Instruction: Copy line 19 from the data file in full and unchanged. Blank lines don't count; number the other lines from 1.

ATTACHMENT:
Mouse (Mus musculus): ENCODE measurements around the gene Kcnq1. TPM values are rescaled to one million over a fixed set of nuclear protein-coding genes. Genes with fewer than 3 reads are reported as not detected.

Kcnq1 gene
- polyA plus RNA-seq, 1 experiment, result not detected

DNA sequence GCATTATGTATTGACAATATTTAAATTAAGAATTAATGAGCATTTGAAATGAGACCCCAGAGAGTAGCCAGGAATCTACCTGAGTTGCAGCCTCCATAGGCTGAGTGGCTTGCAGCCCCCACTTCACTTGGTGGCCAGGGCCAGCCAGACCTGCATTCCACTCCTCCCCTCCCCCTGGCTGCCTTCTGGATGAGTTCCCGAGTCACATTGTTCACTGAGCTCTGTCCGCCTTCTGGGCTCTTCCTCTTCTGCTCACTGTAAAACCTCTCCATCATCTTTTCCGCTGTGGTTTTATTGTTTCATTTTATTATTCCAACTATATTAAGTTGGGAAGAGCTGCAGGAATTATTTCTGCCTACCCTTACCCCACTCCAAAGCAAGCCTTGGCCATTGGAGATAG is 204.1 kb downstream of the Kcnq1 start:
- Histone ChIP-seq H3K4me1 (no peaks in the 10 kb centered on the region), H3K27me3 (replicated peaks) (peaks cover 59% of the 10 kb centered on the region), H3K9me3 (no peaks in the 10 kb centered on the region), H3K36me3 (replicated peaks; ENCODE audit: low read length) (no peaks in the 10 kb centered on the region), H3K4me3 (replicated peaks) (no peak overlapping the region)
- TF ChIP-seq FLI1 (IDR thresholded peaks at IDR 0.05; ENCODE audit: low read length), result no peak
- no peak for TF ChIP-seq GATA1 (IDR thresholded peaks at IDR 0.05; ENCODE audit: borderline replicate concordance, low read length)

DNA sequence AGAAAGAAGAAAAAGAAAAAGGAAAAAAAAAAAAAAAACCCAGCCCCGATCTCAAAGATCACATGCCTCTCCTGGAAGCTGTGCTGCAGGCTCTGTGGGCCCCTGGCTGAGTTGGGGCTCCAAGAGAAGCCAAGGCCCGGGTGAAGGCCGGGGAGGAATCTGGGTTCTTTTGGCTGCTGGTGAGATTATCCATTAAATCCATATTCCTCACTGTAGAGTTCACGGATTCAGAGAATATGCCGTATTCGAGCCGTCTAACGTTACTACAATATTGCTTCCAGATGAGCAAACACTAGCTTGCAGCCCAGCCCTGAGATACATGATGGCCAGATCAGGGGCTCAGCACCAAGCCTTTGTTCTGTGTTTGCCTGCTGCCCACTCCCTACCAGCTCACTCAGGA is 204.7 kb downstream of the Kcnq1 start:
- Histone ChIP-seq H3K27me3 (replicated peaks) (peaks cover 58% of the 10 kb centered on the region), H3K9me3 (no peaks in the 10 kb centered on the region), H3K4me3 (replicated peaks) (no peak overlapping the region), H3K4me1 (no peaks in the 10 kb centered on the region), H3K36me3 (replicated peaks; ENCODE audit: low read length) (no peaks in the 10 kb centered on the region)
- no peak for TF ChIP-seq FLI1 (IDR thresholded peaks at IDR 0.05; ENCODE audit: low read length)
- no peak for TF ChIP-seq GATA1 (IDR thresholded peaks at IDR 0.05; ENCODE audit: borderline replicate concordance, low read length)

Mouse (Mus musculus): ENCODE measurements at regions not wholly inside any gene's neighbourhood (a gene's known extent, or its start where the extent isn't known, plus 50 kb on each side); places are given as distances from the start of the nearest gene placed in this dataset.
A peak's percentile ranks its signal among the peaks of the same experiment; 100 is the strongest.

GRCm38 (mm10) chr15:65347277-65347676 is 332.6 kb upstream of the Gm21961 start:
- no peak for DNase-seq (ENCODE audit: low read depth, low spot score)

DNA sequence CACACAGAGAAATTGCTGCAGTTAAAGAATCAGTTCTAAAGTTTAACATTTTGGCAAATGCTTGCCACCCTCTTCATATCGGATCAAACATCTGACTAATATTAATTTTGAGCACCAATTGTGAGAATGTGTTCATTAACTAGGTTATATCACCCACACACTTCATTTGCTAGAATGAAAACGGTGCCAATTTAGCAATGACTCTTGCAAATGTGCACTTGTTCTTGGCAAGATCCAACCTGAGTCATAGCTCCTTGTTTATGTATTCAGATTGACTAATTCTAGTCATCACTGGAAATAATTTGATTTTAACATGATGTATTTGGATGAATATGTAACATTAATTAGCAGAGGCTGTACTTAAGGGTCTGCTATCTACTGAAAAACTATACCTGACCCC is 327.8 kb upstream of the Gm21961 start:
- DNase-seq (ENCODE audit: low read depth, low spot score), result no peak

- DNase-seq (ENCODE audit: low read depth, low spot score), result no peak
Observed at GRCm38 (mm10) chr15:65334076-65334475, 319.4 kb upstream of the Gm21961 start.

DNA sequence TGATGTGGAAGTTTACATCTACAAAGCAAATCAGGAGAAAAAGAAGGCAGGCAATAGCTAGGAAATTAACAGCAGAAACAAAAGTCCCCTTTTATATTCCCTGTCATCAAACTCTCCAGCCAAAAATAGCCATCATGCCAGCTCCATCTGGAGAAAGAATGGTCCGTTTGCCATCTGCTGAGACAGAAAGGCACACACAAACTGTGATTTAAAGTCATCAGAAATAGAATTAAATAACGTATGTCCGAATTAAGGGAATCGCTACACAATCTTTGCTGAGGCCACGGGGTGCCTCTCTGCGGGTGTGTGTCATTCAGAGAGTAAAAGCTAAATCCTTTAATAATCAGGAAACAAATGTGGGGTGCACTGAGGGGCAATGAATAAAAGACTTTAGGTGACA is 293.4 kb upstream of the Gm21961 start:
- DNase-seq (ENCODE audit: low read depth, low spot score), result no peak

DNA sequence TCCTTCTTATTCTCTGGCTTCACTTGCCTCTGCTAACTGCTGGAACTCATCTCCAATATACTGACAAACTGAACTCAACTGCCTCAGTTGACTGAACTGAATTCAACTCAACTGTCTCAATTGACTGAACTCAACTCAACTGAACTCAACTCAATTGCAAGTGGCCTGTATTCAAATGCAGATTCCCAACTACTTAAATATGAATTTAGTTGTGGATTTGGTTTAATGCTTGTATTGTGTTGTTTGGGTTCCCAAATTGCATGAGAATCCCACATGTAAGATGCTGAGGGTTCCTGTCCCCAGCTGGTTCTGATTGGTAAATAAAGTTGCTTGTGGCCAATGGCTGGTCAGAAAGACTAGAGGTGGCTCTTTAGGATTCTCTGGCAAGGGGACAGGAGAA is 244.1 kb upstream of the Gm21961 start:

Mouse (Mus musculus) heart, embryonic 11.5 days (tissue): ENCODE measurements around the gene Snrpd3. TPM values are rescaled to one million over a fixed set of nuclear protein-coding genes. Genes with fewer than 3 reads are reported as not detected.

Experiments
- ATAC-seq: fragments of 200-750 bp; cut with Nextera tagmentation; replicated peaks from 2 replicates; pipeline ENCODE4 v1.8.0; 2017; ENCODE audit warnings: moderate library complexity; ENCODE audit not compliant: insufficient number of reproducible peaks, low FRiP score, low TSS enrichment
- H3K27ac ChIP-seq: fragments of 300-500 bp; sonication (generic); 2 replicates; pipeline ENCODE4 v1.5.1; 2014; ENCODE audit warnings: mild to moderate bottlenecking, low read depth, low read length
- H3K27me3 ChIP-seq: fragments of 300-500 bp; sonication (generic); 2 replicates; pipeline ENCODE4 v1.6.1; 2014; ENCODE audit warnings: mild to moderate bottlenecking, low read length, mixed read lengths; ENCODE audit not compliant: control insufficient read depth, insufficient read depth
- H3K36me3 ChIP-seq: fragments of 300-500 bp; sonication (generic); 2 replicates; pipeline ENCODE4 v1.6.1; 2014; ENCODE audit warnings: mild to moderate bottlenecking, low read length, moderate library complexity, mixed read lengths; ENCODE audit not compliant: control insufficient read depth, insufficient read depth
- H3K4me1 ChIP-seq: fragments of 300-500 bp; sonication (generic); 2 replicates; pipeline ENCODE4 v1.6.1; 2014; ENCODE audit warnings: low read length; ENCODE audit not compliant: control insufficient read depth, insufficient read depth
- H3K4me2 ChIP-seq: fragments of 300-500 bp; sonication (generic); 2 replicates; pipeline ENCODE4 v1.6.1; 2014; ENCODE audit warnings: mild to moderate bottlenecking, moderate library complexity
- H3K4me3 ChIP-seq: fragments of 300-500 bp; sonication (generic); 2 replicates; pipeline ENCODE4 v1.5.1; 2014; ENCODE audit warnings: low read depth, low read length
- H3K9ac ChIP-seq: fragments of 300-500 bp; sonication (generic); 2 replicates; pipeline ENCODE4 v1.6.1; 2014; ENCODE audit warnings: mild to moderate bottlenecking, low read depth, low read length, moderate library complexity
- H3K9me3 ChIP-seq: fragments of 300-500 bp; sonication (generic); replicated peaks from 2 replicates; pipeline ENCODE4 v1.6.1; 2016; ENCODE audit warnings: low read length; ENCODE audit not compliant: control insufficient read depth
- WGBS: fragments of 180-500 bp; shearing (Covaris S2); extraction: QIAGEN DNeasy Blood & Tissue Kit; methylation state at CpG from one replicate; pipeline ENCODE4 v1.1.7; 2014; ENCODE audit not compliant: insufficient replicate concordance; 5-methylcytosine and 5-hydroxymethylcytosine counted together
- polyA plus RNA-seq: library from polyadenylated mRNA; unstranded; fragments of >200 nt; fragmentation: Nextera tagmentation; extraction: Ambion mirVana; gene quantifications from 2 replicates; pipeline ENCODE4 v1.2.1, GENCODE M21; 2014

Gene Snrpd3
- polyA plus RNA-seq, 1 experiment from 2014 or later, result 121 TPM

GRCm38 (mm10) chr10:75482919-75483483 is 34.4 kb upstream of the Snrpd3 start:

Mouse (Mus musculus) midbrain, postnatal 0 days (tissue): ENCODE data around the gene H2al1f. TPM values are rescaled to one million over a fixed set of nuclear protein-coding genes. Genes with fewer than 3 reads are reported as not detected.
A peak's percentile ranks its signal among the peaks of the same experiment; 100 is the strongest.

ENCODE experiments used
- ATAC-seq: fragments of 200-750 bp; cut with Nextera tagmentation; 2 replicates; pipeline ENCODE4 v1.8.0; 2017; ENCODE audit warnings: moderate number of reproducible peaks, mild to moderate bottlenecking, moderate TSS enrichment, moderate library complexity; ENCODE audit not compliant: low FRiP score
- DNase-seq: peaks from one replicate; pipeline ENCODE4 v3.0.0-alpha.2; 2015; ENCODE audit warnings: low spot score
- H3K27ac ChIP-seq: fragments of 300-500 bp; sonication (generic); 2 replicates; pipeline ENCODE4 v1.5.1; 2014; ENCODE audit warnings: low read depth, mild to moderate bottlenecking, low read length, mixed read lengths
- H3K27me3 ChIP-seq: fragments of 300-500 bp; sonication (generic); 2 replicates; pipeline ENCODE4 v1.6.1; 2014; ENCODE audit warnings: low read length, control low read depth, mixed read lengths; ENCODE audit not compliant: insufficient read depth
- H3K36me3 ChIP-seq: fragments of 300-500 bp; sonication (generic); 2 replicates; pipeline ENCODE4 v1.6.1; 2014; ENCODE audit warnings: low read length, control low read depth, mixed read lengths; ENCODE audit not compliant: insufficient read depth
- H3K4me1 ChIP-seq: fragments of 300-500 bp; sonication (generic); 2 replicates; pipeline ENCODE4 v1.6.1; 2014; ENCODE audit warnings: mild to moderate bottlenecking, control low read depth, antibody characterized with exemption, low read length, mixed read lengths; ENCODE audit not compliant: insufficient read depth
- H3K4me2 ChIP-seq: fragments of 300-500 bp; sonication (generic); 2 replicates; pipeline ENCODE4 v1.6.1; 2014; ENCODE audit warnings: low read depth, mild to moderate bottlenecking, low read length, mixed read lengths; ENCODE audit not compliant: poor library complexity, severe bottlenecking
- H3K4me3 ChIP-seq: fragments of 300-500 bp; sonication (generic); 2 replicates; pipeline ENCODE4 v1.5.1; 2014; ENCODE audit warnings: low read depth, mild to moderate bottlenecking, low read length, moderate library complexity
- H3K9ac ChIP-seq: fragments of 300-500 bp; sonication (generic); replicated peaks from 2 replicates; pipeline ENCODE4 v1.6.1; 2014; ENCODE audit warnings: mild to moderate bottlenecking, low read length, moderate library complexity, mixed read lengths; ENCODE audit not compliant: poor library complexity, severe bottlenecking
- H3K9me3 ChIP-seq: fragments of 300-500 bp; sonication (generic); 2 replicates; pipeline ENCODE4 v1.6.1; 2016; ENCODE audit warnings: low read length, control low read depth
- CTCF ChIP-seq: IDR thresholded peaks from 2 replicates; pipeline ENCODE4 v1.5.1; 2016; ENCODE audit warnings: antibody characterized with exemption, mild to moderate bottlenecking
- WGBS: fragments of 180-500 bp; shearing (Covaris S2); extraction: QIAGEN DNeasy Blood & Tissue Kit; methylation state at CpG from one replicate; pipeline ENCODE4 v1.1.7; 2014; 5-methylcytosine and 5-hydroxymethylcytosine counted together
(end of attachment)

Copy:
Observed at GRCm38 (mm10) chr15:65334076-65334475, 319.4 kb upstream of the Gm21961 start.